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Nikola Holmes: Germany's Roster Surprise
Carie Willson
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WWC.031.07
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April 4, 2007
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Nikola Holmes is a bit of a paradox.

While many of her foreign-born competitors are making their way to Canada and the United States to play for university and college or competitive amateur women’s teams, she’s doing just the opposite.

The Los Angeles-born left wing has made Berlin, Germany her home for the past three years and currently plays for the German women’s national team.

Holmes was eligible for the team after playing two years of competitive hockey in Germany, something she was allowed to do because she has dual citizenship, thanks to her German mother.

How Holmes ended up over in Europe is a little more complicated.

“At Princeton, I was trying to decide the next step in my life and I was thinking, ‘God, I don’t know if I really want to give up hockey, and I don’t really know if I want to get really serious in the working world,’” said Holmes about the choices she had to make during her senior year of college. “I learned from my sister (former US U-22 player Annamarie Holmes) that it’s possible for me to play for Germany and continue playing at a highly competitive level.”

Most people in her situation would have tried to crack the American roster or play for a competitive North American team. But, that didn’t fit into Holmes’s plans.

“I needed somehow to find a way to stand on my own two legs, and I just didn’t see it as a possibility, or an easy way, in the US,” said Holmes, who now works for a sporting goods merchandising company in Berlin. “I have the luck that I can play on a club team and in high-level competition, while at the same time I can work. So I’m not putting my life on hold, which, for women’s sport, is wonderful.”

The 26-year-old learned quickly that European and North American styles, especially the ice sizes, are a bit different.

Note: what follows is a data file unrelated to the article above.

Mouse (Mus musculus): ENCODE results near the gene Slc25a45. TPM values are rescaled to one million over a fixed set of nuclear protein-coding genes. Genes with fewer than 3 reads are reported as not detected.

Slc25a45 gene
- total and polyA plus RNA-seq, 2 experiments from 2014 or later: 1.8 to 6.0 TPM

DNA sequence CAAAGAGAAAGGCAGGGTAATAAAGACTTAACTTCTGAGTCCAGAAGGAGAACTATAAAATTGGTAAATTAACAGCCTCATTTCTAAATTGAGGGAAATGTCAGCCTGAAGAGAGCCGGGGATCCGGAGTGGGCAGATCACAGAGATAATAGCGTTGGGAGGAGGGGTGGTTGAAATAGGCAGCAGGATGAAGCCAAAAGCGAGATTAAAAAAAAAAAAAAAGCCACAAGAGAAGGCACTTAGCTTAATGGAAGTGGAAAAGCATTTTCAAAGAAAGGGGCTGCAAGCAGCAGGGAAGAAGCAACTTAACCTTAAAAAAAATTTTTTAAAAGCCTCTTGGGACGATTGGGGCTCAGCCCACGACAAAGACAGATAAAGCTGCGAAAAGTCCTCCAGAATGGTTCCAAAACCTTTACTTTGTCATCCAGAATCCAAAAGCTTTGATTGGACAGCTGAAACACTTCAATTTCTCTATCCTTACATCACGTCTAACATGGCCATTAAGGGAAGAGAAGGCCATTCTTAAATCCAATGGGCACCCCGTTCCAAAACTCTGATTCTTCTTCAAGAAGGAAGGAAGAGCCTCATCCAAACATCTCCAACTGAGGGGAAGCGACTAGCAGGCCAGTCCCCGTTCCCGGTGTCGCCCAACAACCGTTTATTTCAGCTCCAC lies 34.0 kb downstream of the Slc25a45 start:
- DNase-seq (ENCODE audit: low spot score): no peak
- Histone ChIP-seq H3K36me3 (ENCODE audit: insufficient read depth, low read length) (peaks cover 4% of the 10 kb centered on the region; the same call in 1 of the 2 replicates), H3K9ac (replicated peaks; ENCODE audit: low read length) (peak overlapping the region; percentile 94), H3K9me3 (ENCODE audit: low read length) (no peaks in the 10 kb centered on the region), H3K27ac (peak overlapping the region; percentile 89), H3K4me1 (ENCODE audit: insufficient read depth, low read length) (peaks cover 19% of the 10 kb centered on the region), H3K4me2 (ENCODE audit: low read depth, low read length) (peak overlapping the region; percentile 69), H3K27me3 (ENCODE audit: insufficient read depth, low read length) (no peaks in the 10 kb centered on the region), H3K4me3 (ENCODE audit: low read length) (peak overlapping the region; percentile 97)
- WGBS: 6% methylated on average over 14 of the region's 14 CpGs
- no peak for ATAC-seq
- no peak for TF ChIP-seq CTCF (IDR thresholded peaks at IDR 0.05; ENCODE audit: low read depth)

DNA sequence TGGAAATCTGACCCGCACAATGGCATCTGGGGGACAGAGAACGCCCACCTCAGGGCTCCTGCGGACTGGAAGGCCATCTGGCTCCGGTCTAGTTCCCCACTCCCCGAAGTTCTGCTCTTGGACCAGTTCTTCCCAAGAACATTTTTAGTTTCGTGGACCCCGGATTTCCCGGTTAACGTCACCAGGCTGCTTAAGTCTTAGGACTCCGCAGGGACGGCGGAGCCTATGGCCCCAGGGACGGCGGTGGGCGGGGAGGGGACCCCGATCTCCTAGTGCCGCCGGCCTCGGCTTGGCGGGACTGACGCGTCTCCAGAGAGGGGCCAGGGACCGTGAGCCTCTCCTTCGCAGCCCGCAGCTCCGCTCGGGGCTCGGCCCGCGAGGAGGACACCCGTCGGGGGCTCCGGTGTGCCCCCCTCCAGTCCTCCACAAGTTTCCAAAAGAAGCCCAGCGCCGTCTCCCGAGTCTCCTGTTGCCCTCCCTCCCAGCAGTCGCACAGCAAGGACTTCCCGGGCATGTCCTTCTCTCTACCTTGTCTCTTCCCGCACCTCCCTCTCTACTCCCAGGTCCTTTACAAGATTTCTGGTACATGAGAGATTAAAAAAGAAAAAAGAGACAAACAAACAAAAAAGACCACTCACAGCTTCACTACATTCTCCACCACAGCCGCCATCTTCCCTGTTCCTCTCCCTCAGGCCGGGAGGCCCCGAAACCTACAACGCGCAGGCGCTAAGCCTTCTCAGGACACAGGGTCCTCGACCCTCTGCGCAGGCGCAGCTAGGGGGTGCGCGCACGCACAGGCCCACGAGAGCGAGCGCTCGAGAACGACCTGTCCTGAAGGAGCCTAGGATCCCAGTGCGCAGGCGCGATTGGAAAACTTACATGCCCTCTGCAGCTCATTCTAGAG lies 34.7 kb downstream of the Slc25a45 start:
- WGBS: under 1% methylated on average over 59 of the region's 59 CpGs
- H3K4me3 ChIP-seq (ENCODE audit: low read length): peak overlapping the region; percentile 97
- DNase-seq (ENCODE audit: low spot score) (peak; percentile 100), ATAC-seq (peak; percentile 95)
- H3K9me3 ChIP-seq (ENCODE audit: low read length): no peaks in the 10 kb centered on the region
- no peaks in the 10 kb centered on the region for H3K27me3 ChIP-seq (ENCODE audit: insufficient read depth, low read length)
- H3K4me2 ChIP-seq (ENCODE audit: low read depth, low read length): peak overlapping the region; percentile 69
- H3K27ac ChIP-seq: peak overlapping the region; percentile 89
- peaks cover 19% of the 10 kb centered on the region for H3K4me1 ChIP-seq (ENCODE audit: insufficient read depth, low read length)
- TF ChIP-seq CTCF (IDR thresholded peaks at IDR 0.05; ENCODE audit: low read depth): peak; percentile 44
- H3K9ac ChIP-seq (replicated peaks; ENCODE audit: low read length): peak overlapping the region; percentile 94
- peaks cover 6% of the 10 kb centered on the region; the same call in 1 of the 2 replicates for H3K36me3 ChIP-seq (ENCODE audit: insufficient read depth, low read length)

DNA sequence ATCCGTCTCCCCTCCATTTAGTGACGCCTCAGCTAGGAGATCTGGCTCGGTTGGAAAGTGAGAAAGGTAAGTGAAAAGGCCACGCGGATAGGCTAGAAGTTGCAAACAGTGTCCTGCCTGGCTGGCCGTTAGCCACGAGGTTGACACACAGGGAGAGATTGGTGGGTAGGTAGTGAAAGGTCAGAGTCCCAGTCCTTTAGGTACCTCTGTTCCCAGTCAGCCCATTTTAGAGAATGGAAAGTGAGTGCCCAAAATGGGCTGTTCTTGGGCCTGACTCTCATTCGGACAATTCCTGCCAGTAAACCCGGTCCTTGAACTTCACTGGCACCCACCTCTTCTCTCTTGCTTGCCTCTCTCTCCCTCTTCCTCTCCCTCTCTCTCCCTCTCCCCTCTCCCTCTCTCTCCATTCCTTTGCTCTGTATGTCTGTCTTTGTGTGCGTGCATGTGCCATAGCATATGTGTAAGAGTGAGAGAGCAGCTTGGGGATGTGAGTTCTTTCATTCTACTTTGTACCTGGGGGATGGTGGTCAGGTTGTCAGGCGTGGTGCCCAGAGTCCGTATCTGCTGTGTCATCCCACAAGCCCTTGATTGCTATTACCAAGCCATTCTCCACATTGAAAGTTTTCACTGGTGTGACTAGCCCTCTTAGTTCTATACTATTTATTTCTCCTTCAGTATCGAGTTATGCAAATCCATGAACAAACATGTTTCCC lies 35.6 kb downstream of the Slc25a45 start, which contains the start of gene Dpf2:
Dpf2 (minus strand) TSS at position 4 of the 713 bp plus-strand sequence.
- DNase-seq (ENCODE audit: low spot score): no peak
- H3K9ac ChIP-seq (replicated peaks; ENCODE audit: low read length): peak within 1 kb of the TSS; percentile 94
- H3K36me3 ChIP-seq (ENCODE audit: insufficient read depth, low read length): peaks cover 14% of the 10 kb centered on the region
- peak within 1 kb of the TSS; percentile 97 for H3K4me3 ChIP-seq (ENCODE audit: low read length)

“It’s a totally different game when it’s a lot smaller. It’s more of a one-on-one,” said the zippy forward.

While her playing style allowed her to adjust to the differences easily, there were still some things she had to learn. Instead of playing a passing game, she had to hold onto the puck a little longer and perfect her stickhandling.

In addition, women’s hockey in Germany doesn’t have the same resources available to it as in North America.

“For women’s hockey in Germany, basically you take a stick and skates and you have nobody to teach you the right way to play,” said Holmes about her adopted homeland. “But, if you figure it out yourself, then you’re lucky, but if you don’t, well, see how far you can get that way.”

Holmes’s teammates have embraced her and say she’s an asset to the team. Leading German scorer Maritta Becker even calls her an idol.

“It makes the team closer,” said Becker. “It’s very important to learn from players like Nikola what it means to have an American attitude to keep working and fighting every day.”

Holmes is hoping to repeat the best hockey experience of her life this tournament. At the 2006 Olympics, she and Becker scored Germany’s two shootout goals against Russia, putting the team in fifth place. But she’s hoping it’s a little easier this time.

“It didn’t have to get that far,” she said with a laugh. “But since we won, it’s OK.”


For more information:

Francis Dupont
Manager, Media Relations/Communications
Hockey Canada
403-777-4564
fdupont@hockeycanada.ca

Keegan Goodrich
Coordinator, Media
Hockey Canada
403-284-6484
kgoodrich@hockeycanada.ca

 

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